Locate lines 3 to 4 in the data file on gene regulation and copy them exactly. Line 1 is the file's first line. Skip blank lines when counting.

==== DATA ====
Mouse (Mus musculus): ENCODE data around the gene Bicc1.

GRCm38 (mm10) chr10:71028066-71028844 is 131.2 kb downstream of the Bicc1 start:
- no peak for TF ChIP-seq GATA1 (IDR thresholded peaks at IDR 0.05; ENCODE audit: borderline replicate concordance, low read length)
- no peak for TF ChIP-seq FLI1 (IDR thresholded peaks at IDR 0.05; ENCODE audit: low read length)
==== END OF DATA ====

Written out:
- no peak for TF ChIP-seq GATA1 (IDR thresholded peaks at IDR 0.05; ENCODE audit: borderline replicate concordance, low read length)
- no peak for TF ChIP-seq FLI1 (IDR thresholded peaks at IDR 0.05; ENCODE audit: low read length)